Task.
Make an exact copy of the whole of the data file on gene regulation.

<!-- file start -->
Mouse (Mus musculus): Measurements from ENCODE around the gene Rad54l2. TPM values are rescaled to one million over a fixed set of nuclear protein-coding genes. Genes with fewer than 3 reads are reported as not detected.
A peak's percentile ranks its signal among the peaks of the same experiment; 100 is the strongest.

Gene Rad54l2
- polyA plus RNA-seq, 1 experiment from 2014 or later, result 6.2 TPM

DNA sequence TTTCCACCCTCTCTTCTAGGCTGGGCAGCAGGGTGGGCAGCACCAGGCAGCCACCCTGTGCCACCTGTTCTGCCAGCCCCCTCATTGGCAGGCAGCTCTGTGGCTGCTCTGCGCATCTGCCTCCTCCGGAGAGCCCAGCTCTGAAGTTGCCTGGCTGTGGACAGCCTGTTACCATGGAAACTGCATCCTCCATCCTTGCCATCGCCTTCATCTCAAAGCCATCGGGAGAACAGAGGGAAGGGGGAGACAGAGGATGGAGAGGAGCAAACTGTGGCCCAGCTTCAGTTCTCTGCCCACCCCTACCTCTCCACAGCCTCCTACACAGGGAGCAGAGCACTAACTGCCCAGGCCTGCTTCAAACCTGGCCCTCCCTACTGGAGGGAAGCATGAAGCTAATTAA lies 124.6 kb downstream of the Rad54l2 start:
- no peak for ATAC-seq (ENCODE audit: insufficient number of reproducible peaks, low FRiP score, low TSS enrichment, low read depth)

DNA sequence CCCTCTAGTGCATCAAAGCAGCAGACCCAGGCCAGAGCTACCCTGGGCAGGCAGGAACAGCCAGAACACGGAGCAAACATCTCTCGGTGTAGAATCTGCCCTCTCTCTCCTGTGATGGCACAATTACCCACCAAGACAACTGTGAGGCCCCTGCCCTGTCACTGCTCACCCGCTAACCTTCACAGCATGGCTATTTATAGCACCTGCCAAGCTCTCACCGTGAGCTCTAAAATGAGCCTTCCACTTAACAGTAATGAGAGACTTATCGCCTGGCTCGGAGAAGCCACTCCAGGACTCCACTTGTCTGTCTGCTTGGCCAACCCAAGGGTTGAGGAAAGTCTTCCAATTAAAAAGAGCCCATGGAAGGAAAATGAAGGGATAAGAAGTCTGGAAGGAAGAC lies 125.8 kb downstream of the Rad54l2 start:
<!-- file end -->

Mouse (Mus musculus): Measurements from ENCODE around the gene Rad54l2. TPM values are rescaled to one million over a fixed set of nuclear protein-coding genes. Genes with fewer than 3 reads are reported as not detected.
A peak's percentile ranks its signal among the peaks of the same experiment; 100 is the strongest.

Gene Rad54l2
- polyA plus RNA-seq, 1 experiment from 2014 or later, result 6.2 TPM

DNA sequence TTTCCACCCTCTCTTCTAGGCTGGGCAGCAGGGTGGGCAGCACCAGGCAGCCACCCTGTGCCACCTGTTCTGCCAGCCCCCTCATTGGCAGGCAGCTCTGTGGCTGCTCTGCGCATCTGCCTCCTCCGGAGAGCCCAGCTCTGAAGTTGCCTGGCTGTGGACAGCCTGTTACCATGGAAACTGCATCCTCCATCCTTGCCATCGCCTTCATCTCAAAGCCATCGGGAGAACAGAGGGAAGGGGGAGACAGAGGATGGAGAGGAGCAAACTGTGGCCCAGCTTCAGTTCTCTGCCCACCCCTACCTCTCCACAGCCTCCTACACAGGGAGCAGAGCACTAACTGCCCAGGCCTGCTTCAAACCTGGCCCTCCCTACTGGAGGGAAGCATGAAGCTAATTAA lies 124.6 kb downstream of the Rad54l2 start:
- no peak for ATAC-seq (ENCODE audit: insufficient number of reproducible peaks, low FRiP score, low TSS enrichment, low read depth)

DNA sequence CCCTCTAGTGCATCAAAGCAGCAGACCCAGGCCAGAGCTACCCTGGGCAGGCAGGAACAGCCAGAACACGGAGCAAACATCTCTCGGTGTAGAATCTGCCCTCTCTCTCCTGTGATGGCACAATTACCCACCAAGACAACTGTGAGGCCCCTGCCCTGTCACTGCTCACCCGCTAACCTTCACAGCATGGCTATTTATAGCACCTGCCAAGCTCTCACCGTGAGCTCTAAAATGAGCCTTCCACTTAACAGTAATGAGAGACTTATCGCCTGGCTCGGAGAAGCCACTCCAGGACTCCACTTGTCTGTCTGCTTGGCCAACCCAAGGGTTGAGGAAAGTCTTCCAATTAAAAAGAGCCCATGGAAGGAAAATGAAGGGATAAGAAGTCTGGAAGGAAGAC lies 125.8 kb downstream of the Rad54l2 start: